Not only in Flanders, but also across the Atlantic, cohousing projects are taking off. We are in Vancouver, just 10 kilometres from downtown Vancouver. What looks like ordinary family homes is actually a cohousing with 31 units. “It took us four years to create this project, but it was so worth it,” says resident Ericka Stephens-Rennie proud.
A small group of three families living in a cohousing outside Vancouver wanted to return to the city, on one condition: it has to be a cohousing. After four years of planning, group formation, consultation and construction, the group was able to move in February 2016. In their new project you will find apartments and studios of 1-4 bedrooms. Together they share an common garden, dining area, play areas for children and teenagers, guest rooms, parking, laundry room, kitchen, coworkingspace, vegetable garden and bicycle storage.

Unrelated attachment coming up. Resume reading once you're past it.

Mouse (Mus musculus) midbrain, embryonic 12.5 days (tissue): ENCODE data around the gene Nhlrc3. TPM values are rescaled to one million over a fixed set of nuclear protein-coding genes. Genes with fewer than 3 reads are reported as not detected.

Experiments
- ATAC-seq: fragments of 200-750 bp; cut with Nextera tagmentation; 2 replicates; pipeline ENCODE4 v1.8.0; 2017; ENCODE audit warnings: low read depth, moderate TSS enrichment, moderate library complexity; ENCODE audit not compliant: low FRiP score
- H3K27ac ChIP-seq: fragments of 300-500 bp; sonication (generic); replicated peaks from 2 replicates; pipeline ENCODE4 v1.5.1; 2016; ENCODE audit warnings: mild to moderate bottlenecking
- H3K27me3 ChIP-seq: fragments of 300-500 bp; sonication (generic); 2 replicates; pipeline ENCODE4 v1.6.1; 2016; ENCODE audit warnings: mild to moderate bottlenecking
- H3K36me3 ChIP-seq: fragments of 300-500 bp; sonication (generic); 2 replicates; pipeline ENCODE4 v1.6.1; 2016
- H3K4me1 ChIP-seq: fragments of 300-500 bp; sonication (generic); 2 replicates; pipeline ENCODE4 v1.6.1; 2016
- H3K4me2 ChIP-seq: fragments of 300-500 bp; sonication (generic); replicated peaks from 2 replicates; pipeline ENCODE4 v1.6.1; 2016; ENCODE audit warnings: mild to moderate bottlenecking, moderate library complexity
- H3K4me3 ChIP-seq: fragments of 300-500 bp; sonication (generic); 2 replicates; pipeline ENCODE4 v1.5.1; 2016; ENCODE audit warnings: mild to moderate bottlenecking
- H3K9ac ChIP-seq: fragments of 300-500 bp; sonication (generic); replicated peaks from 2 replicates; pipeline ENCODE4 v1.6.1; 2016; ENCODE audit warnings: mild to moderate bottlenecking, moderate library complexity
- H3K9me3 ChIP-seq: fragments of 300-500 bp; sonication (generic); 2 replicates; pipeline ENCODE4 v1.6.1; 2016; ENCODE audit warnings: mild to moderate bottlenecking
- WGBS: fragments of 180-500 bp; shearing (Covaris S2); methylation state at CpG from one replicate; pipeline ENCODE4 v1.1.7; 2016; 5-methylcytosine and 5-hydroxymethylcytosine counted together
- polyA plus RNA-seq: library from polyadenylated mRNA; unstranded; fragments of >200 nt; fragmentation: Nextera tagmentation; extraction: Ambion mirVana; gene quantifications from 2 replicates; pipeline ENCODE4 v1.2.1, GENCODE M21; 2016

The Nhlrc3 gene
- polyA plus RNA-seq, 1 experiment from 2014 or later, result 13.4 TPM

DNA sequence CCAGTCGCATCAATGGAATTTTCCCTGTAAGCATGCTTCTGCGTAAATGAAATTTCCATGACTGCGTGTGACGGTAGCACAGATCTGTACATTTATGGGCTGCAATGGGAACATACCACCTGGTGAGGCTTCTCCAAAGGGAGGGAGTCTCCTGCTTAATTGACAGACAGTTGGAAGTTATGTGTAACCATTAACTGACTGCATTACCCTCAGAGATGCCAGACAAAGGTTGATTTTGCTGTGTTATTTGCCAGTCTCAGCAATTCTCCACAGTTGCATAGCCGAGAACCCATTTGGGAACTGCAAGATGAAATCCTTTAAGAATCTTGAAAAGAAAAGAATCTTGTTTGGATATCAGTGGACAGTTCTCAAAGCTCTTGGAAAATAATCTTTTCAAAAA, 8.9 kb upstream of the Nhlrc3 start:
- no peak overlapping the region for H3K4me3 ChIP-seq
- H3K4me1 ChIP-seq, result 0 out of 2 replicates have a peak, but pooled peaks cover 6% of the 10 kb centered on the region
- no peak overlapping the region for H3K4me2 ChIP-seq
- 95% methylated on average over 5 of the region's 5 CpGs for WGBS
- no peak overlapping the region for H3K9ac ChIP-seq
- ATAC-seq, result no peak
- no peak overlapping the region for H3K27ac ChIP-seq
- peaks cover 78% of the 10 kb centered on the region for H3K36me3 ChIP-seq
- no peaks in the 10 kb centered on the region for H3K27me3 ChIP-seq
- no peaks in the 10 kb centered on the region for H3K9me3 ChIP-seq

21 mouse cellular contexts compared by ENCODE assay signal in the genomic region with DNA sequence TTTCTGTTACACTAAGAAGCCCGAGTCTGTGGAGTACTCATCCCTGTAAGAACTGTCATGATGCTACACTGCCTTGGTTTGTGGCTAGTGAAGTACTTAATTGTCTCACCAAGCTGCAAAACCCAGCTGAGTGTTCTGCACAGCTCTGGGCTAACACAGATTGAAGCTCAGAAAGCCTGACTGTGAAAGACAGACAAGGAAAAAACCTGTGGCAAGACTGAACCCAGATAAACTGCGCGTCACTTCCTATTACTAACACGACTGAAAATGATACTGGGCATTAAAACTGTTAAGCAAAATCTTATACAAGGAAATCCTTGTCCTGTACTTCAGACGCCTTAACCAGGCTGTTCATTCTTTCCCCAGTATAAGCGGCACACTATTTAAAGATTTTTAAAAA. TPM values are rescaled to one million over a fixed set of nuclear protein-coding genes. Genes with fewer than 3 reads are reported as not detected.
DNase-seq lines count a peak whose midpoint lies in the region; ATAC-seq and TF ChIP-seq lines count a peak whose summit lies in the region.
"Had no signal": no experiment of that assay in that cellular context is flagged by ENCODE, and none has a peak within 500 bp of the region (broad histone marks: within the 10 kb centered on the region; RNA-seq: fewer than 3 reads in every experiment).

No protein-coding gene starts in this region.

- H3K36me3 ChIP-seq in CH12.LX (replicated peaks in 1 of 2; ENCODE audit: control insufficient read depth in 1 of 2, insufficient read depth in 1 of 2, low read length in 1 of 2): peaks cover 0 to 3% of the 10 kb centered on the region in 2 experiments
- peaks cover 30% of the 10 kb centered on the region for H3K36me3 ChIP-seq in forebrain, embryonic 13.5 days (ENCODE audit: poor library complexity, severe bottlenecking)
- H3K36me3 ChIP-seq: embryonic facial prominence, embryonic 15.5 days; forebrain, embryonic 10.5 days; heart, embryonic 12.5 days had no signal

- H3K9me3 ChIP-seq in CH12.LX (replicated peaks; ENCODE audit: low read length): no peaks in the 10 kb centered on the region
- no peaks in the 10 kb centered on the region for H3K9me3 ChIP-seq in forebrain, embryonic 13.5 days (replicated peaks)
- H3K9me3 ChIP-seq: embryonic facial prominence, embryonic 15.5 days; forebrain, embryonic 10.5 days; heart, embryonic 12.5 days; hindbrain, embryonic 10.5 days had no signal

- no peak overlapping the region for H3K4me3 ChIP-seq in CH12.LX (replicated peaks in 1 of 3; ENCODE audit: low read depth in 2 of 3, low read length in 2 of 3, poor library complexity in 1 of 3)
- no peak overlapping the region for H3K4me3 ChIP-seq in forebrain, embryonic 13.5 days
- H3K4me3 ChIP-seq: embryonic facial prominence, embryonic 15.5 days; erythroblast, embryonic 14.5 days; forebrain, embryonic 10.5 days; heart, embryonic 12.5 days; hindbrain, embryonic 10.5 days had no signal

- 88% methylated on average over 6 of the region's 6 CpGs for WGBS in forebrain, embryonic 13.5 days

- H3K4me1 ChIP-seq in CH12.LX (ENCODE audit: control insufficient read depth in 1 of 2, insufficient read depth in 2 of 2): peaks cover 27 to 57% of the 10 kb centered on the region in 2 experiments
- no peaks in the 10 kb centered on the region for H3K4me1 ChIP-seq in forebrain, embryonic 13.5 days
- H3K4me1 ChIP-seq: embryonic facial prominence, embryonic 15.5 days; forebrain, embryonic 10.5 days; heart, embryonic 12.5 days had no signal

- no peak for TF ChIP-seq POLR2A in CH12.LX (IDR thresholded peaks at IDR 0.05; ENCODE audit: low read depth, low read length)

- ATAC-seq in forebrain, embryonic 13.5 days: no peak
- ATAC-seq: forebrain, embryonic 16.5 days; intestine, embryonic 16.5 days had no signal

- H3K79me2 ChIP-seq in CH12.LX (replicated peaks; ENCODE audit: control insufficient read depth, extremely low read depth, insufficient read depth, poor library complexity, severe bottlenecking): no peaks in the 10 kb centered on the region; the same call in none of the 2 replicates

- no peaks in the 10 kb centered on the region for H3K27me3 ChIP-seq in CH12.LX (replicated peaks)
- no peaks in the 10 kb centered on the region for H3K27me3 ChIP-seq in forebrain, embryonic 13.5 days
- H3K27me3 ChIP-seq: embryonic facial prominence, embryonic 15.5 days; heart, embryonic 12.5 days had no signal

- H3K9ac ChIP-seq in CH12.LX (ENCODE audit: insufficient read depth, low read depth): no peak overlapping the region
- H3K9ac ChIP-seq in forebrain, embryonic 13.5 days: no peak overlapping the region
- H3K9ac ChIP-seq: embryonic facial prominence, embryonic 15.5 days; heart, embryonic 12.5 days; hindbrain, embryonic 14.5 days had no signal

“For the city it was important that the architecture looks like two regular family homes. We discussed that a lot, because it made the design much more difficult. We had to accept it. Ericka says. “Thanks to the help of architect Charles Durrett, it has become a project where we all feel very much at home.” Many families leave the city because the housing prices are too high, but according to Ericka cohousing offers a solution. “We paid as much for our home as we did downtown, but life itself is cheaper and richer. For the price I gave to my apartment, I get all that extra space next to my apartment. It’s also so nice to meet people spontaneously. For Ericka, cohousing also makes it easier to combine her job with children. “We eat together three times a week. This ensures that the rush of shopping, making food and washing dishes becomes a shared responsibility. If I have to go for shopping, I can leave my children safely at home alone. There is always someone there to keep an eye on them. My friends with young children in downtown don’t manage their household and rush from one to the other. I don’t have that feeling at all.” The houses in Cohousing Vancouver are all owner-occupied. They have bought two units with the whole group to rent them out. The income is used to maintain the common loan. “There is a very high demand for apartments to rent out. So we don’t have to worry about vacancy. The common house is also used to hold parties and to involve the neighbourhood. “That wasn’t easy in the beginning, but now everyone in the neighbourhood has won for our project. Hopefully cohousing projects will soon be taken for granted.” Info: cohousing Vancouver